- Mass flow sensor
A mass air flow sensor is used to find out the mass flowrate of air entering a fuel-injected internal combustion engine. The air mass information is necessary for the engine control unit (ECU) to balance and deliver the correct fuel mass to the engine. Air changes its density as it expands and contracts with temperature and pressure. In automotive applications, air density varies with the ambient temperature, altitude and the use of forced induction, which means that mass flow sensors are more appropriate than volumetric flow sensors for determining the quantity of intake air in each piston stroke. (See stoichiometry and ideal gas law.)
There are two common types of mass airflow sensors in use on automotive engines. These are the vane meter and the hot wire. Neither design employs technology that measures air mass directly. However, with additional sensors and inputs, an engine's electronic control unit can determine the mass flowrate of intake air.
Both approaches are used almost exclusively on electronic fuel injection (EFI) engines. Both sensor designs output a 0.0–5.0 volt or a pulse-width modulation (PWM) signal that is proportional to the air mass flow rate, and both sensors have an intake air temperature (IAT) sensor incorporated into their housings.
When a MAF is used in conjunction with an oxygen sensor, the engine's air/fuel ratio can be controlled very accurately. The MAF sensor provides the open-loop controller predicted air flow information (the measured air flow) to the ECU, and the oxygen sensor provides closed-loop feedback in order to make minor corrections to the predicted air mass. Also see MAP sensor.
Vane meter sensor (VAF sensor)
The VAF sensor measures the air flow into the engine with a spring-loaded air flap/door attached to a variable resistor (potentiometer). The vane moves in proportion to the airflow, and a voltage is generated in proportion to the distance the vane moves, or the movement of the vane directly regulates the amount of fuel injected, as in the K-Jetronic system.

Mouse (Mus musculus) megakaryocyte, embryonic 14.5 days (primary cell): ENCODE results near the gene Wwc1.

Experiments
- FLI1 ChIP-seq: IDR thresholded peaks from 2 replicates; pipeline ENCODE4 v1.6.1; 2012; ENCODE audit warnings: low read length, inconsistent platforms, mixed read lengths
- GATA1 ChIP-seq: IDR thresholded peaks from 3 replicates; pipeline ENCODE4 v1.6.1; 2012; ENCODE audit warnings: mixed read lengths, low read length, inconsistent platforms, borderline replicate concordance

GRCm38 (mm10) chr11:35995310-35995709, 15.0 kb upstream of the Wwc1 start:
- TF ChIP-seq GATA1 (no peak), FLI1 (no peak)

Many VAF sensors have an air-fuel adjustment screw, which opens or closes a small air passage on the side of the VAF sensor. This screw controls the air-fuel mixture by letting a metered amount of air flow past the air flap, thereby, leaning or richening the mixture. By turning the screw clockwise the mixture is enriched and counterclockwise the mixture is leaned.
The vane moves because of the drag force of the air flow against it, it does not measure volume or mass directly. The drag force depends on air density (air density in turn depends on air temperature), air velocity and the shape of the vane, see drag equation. Some VAF sensors include an additional intake air temperature sensor (IAT sensor) to allow the engines ECU to calculate the airs density, and the fuel delivery accordingly.
The vane meter approach has some drawbacks:
- it restricts airflow which limits engine output
- its moving electrical or mechanical contacts can wear
- finding a suitable mounting location within a confined engine compartment is problematic
- the vane has to be oriented with respect to gravity.
Hot wire sensor (MAF)
A hot wire mass airflow sensor determines the mass of air flowing into the engine’s air intake system. The theory of operation of the hot wire mass airflow sensor is similar to that of the hot wire anemometer (which determines air velocity). The General Motors division (GM) was the first car company to use the hot wire sensor. This is achieved by heating a wire with an electric current that is suspended in the engine’s air stream, like a toaster wire. The wire's electrical resistance increases as the wire’s temperature increases, which limits electrical current flowing through the circuit. When air flows past the wire, the wire cools, decreasing its resistance, which in turn allows more current to flow through the circuit. As more current flows, the wire’s temperature increases until the resistance reaches equilibrium again. The amount of current required to maintain the wire’s temperature is directly proportional to the mass of air flowing past the wire. The integrated electronic circuit converts the measurement of current into a voltage signal which is sent to the ECU.